By Chris Fielding
A lot goes into IT infrastructure transformation. We know that firsthand.
We've transitioned workloads to the private cloud, adopted software-as-a-service (SaaS) solutions, transitioned to DevOps, and more in our own business, as well as assisted other organizations on their journey. In the process, we've changed the way we work and the way we do business.
Each transformation was built on the one that came before it, and required buy-in from the entire organization, especially the IT team, which had to adopt new skills to better manage the changing infrastructure.
My hope is that by illustrating our experience, I'll be able to offer the best approach to infrastructure transformation to help you successfully manage teams, costs and bandwidth.
The simplest transformation we undertook resulted from a business objective to streamline our IT disaster recovery (DR).
Since IT DR is an overhead to the business, we are always looking for ways to simplify and spend fewer resources to achieve the recovery point objectives (RPOs) and recovery time objectives (RTO) our business needs.
The infrastructure supporting some key DR domain tools was approaching end of life, and we used that opportunity to start storage consolidation and virtualization into a private cloud.
The results spoke for themselves: Recovery times improved, and the change was so successful that we had an opportunity to move more systems into the private cloud infrastructure.
As we did, we saw a gradual change in the expertise we required within the IT team. We became less dependent on skills in troubleshooting physical hardware, and started to value logic-based skills, particularly scripting.
But the more radical change was yet to come.
Because we had been so successful so far, when business leaders felt that our foundational toolkit was no longer meeting their needs, they decided that a move to cloud-hosted solution was a risk worth taking.
We moved from a completely in-house-provided Lotus Notes platform to the Google collaboration platform. Our IT organization gave up infrastructure control of our email. As a result, the critical skills associated with managing that infrastructure were no longer necessary. Instead, we now needed a team that could administer and understand the Google collaboration platform as well as work with a third-party vendor to manage the service and the relationship.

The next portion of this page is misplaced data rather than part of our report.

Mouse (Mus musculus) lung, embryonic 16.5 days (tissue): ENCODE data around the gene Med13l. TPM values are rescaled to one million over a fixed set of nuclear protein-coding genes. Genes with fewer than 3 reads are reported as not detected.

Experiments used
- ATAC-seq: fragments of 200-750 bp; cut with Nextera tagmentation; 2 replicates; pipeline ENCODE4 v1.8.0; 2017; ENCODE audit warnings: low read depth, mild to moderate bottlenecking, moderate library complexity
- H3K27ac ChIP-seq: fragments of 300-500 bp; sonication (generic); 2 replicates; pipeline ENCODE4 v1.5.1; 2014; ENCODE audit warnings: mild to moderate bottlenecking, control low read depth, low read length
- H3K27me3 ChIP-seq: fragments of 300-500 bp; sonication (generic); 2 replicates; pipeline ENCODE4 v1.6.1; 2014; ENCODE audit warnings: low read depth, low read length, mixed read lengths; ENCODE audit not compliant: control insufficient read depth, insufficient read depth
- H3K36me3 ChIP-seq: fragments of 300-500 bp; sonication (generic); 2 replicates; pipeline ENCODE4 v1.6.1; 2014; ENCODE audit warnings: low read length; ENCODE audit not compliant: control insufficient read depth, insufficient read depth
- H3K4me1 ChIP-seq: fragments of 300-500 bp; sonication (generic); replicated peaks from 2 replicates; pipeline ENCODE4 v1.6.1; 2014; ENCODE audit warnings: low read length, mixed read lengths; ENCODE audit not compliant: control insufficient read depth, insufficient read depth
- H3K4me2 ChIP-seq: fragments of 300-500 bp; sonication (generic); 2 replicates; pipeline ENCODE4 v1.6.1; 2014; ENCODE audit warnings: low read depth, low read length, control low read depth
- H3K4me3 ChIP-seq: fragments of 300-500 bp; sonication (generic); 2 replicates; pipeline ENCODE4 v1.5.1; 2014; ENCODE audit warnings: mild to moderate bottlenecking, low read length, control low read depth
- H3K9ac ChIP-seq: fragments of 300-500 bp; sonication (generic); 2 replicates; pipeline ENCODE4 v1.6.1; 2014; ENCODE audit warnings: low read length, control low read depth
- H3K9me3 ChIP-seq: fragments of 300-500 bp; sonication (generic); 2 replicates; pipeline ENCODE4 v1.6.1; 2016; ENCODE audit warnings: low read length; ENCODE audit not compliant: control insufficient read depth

Although we now had to adapt to changing roles and skillsets, this successful transformation also empowered employees and changed our business attitude toward risk. As our business users became more open to SaaS and cloud solutions, it opened the door to new possibilities. Our IT organization needed to change.
We began to focus on integration rather than application stacks. Full-scale roles across the whole IT organization changed – and changed quickly.
That speed of change created its own set of problems. We needed to change the way we worked to keep up.
We moved from our trusted and heavily documented waterfall methodology to agile. As teams became more confident with agile, we moved to DevOps. These changes to our IT organization required a big investment in skills training. Fortunately, we had employees who were excited about this opportunity; they grabbed it and ran with it.
We are now in a place where all our teams, whether they're supporting on-premise systems, SaaS or anything in between, use our DevOps methodology. But this comes with additional responsibilities.
Once you open the door to your end users using cloud-type tools and SaaS, you need to stay on top of governance and compliance.
Enterprise architecture is critical in this environment. All of your systems should have the same understanding of each microservice -- down to the individual data items within it. Data ownership becomes an even more hotly debated topic, and many representations of the same data have to be managed through.
Many SaaS providers will sell to the end users, so my IT team has had to take on a consultancy-type approach. The IT team must work even closer with the business owners to understand what they need so they can select the right tools.
Technology is a double-edged sword. By using cloud tools, users are exposed to fantastic "easy-to-use" free tools. It becomes everyone's responsibility to ensure tools are used appropriately and in compliance with company policies.
We've come across a lot of interesting findings as we've undergone infrastructure transformation. We were also reminded that this sort of organizational change requires hard work, patience and resilience.
IT transformation also leads to big changes in the skills of the IT organization. Switching to DevOps means that teams work in a more flexible way and gain marketable skills. The result is that you should have a happier team.
The more you bring your enterprise architects into business conversations in search of cost-effective solutions, the more you should expect to see your business understand the value of a good enterprise architecture, and therefore, continue to invest.
You should also be aware of potential pitfalls.
As you push user traffic away from your data center and into the cloud, you will need to review your network architecture to ensure you can cope with this additional internet traffic. And don't forget the ongoing need for cost management.
While you can't overlook the risk of undertaking infrastructure transformation, if it's done correctly and carefully, the benefits to your organization are worth it.